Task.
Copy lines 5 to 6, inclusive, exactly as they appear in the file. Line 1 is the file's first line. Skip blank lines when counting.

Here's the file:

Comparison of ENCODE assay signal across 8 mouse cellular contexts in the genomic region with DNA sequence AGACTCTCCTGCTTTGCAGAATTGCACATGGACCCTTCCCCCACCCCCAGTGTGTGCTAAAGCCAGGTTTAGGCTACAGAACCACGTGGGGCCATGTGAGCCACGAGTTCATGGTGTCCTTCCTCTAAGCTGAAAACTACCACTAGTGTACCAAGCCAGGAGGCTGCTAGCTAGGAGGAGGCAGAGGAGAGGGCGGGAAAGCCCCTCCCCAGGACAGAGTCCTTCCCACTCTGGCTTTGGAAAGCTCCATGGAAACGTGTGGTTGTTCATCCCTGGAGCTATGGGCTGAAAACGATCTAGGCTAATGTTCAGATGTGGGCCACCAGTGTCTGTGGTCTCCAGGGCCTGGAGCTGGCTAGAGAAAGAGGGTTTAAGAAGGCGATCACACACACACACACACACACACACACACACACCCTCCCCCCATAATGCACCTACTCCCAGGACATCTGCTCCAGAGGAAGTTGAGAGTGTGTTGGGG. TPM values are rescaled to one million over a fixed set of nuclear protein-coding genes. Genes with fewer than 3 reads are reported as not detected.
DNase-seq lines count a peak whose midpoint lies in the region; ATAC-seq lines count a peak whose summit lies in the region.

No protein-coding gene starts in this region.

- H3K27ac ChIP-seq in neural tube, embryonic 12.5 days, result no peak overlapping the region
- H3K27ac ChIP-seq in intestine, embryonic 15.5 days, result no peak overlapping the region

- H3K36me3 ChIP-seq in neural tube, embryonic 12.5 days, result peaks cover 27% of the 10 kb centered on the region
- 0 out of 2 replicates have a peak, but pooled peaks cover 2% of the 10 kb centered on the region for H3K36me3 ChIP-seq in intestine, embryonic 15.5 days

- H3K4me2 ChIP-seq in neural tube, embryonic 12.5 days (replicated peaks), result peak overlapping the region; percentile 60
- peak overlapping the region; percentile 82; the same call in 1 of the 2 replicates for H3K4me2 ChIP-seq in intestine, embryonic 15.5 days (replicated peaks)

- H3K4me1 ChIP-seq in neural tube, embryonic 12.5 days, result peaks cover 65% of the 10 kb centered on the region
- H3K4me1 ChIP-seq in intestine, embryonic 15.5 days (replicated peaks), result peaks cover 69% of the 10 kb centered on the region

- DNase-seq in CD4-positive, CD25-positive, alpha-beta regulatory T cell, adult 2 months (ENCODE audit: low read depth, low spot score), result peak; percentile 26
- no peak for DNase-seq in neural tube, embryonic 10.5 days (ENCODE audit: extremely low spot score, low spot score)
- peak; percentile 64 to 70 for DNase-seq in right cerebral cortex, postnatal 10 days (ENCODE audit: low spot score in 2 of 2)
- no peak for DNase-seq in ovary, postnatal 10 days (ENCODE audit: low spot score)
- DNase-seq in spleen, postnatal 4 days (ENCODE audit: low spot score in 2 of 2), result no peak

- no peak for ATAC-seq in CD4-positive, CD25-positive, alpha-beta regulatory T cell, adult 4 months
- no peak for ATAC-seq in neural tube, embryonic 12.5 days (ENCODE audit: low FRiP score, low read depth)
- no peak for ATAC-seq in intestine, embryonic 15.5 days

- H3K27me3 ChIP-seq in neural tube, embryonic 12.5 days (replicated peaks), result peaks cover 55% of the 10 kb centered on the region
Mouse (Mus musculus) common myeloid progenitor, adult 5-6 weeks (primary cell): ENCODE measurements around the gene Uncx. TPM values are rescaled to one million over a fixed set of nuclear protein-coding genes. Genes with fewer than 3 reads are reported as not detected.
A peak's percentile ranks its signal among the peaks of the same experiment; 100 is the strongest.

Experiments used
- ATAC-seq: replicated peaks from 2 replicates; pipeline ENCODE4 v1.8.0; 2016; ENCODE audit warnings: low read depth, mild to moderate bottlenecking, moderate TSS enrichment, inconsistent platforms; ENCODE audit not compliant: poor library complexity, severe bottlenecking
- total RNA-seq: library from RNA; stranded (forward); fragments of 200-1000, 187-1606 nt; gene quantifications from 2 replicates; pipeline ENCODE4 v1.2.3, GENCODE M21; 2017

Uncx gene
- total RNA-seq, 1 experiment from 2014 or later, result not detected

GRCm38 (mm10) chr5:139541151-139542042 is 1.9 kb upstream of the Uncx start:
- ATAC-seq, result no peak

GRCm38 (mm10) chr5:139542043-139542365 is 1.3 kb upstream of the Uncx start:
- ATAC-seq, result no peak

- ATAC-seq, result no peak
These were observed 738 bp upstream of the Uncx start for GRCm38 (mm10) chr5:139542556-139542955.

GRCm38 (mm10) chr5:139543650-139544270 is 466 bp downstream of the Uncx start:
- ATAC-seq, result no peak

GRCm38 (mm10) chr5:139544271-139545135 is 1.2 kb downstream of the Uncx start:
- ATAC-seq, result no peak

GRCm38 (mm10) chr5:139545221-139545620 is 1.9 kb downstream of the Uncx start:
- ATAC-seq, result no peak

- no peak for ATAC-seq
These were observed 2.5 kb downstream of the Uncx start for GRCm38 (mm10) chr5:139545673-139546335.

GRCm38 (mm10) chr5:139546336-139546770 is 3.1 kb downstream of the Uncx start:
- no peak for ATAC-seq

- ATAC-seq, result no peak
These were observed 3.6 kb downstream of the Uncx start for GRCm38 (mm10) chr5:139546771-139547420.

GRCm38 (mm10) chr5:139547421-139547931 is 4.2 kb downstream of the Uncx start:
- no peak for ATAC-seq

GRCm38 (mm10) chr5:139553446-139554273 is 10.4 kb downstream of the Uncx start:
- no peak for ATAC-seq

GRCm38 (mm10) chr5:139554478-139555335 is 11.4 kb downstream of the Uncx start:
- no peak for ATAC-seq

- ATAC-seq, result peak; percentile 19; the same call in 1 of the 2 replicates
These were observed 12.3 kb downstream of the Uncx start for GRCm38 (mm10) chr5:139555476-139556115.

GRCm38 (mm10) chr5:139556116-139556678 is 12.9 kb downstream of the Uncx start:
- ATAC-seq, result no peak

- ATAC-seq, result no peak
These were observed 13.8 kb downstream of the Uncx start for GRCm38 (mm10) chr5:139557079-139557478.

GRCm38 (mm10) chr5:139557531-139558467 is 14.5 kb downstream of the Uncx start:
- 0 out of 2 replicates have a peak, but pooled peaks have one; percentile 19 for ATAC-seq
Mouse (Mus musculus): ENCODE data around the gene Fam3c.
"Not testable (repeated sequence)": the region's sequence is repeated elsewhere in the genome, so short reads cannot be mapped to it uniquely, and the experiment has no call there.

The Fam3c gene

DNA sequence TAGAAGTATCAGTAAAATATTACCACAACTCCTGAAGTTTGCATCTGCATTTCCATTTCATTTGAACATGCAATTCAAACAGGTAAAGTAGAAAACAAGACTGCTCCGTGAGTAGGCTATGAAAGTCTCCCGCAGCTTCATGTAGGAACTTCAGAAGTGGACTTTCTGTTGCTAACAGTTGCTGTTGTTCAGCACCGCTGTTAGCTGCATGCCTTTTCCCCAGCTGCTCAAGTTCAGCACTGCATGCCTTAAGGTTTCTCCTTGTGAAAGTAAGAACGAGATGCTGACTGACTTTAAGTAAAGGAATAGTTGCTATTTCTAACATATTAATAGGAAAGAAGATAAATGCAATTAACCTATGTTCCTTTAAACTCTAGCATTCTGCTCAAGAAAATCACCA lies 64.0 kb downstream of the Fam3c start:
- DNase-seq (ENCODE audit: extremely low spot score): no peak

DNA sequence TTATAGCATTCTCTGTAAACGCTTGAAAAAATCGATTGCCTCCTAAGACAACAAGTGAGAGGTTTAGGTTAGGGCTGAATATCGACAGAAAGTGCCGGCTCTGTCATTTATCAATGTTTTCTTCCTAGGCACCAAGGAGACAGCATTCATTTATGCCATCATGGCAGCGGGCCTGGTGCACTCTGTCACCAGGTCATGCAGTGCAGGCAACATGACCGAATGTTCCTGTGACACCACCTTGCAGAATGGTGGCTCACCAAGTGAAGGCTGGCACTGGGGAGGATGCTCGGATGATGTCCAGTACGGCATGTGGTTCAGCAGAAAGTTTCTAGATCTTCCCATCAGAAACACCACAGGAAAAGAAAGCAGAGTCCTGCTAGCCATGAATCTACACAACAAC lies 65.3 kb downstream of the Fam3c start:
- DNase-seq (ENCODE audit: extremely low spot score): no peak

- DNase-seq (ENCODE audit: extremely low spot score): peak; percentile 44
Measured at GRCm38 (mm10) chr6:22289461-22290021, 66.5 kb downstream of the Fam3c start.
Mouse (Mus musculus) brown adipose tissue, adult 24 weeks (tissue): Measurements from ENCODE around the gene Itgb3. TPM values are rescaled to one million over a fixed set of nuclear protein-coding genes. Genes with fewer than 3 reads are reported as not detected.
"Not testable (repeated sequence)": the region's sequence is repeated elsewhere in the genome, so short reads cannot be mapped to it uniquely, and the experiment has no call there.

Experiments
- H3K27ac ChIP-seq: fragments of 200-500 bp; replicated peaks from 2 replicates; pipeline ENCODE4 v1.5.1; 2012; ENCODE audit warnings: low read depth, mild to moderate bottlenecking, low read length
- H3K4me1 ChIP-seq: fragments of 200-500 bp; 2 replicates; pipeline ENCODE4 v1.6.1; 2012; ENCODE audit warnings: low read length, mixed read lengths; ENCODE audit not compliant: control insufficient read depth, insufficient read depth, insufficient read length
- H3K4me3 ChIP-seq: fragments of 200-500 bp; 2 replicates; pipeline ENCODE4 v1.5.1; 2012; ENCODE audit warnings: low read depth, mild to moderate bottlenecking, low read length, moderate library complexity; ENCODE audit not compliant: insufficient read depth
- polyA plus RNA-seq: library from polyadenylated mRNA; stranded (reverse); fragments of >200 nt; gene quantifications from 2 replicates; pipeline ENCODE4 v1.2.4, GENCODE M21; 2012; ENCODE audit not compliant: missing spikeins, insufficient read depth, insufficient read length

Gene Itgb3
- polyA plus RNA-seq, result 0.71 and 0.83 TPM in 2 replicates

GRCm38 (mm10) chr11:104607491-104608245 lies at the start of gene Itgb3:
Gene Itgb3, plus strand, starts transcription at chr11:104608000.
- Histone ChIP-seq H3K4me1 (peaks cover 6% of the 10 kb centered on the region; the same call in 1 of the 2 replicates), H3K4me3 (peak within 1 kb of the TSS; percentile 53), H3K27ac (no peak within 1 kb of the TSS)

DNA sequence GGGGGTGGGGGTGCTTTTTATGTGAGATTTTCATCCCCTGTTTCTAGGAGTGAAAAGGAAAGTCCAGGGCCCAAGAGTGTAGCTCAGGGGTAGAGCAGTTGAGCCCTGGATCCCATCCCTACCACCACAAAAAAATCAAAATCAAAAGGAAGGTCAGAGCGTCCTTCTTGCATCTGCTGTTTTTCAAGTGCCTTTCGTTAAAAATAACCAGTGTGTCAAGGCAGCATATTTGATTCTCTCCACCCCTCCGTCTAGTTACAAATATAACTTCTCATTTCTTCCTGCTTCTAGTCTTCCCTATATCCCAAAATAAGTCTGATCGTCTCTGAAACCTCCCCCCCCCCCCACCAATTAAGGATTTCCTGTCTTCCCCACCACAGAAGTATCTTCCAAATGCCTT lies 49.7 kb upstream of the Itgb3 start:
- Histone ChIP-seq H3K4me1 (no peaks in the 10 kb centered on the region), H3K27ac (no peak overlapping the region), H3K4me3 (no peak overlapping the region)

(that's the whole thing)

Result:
- H3K27ac ChIP-seq in intestine, embryonic 15.5 days, result no peak overlapping the region

- H3K36me3 ChIP-seq in neural tube, embryonic 12.5 days, result peaks cover 27% of the 10 kb centered on the region